So, if you’re looking for a truly unique sound, you can’t go wrong with the Tube Screamer. With so many variations, you’re sure to find the perfect one for your needs. Whether you’re looking for a classic sound or something totally new, the Tube Screamer has you covered.
The Iconic TS-808 Tube Screamer Reissue
The TS-808 Tube Screamer is an iconic pedal that has been used by some of the world’s most renowned guitarists. After years of popular demand, Ibanez finally reissued the pedal in 2004.
The reissue looks pretty good, though some people have said that the color isn’t quite the same as the original.
The reissue uses the 2002+ TS9 reissue board made by Ibanez, not the older, higher quality MAXON board like the original TS808 and pre-2002 TS9. It does have the correct JRC4558D op amp and output resistors, so it sounds better than the TS9 reissue.
If you’re looking to take your TS-808 reissue to the next level, there are some cool mods available. These include:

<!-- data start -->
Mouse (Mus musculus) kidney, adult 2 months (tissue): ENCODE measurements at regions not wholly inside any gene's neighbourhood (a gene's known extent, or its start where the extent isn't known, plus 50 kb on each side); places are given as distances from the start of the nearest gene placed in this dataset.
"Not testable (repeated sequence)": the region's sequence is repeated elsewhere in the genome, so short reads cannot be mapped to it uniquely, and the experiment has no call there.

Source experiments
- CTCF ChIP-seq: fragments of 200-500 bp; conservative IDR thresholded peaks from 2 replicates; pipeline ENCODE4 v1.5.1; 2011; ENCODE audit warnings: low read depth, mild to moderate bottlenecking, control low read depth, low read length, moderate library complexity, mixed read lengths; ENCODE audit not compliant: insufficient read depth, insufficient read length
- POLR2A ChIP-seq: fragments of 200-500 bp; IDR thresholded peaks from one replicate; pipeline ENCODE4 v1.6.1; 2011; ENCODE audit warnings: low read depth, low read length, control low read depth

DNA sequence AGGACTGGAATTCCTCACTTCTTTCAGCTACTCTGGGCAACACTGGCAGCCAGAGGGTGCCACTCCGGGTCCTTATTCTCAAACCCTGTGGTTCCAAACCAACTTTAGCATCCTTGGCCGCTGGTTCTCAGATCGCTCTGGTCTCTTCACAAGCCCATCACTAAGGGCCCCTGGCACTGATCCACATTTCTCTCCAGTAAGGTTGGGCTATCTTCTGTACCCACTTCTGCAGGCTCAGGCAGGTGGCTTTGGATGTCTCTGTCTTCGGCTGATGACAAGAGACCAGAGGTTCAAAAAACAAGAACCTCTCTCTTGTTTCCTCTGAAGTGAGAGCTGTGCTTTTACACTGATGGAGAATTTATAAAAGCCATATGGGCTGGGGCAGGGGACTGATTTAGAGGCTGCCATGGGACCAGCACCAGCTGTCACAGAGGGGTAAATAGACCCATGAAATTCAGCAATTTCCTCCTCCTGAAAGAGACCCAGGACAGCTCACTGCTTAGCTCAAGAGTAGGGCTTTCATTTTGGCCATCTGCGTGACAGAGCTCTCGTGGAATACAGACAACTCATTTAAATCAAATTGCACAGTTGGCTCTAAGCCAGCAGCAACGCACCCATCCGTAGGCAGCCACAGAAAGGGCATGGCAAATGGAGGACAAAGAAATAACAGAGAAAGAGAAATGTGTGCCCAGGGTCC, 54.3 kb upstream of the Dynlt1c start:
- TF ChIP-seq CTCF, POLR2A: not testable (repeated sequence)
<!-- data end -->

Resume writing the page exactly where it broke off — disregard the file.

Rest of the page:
- The Mojo Mod: Uses NOS parts to give your reissue a unique sound.
- The Silver Mod: Gives your reissue a classic, vintage sound.
What is a Tube Screamer?
The Tube Screamer is a classic guitar pedal that has been around since the 70s. It was designed to compete with other popular pedals like the BOSS OD-1 and MXR Distortion+. But what makes it unique is its innovative circuit, which uses a monolithic operational amplifier device. This creates a sound that is different from the “discrete” transistorized 60’s fuzzes.
Here’s how it works:
- Two silicon diodes are arranged in an anti-parallel arrangement into the negative feedback circuit of an operational amplifier (“op-amp”) circuit.